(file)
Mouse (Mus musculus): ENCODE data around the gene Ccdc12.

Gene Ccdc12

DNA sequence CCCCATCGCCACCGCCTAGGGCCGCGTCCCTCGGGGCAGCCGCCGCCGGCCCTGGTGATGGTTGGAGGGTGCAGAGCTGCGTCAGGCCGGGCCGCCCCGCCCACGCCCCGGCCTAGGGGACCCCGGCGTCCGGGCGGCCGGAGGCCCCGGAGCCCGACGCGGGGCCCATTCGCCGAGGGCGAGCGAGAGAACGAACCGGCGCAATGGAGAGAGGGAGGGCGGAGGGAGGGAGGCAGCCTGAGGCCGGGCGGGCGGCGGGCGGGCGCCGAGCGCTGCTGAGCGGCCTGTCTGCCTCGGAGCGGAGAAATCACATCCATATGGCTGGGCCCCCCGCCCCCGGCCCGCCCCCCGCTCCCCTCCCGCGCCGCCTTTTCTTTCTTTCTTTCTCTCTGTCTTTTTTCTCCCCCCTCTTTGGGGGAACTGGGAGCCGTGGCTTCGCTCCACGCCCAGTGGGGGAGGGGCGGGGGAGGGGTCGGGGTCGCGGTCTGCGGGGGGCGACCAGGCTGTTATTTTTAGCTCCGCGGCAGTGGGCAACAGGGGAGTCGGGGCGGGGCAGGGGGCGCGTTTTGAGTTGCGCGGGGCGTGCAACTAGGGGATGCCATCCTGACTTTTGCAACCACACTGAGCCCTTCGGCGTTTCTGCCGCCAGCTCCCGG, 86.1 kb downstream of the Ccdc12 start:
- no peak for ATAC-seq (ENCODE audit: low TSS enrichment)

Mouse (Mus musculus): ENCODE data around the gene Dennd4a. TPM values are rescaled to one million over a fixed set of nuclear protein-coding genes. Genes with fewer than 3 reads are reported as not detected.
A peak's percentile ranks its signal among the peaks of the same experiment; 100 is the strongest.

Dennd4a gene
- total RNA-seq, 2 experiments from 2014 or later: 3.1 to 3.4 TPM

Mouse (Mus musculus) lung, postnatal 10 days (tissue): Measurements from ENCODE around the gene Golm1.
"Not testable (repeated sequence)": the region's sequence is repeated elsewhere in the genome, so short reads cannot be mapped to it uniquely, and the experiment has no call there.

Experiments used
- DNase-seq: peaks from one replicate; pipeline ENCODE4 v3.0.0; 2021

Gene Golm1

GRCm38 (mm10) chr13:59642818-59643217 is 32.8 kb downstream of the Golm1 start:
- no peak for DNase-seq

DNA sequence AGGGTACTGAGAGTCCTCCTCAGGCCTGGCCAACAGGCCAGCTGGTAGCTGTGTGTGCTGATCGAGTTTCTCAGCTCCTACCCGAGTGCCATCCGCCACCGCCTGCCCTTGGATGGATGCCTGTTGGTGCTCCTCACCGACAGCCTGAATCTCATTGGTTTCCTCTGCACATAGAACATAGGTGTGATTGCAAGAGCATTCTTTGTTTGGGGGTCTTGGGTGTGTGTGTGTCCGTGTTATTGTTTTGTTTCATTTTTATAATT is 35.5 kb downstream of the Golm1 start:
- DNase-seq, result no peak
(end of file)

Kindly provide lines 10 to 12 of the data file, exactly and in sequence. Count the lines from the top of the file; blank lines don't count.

"Not testable (repeated sequence)": the region's sequence is repeated elsewhere in the genome, so short reads cannot be mapped to it uniquely, and the experiment has no call there.

Experiments used
- DNase-seq: peaks from one replicate; pipeline ENCODE4 v3.0.0; 2021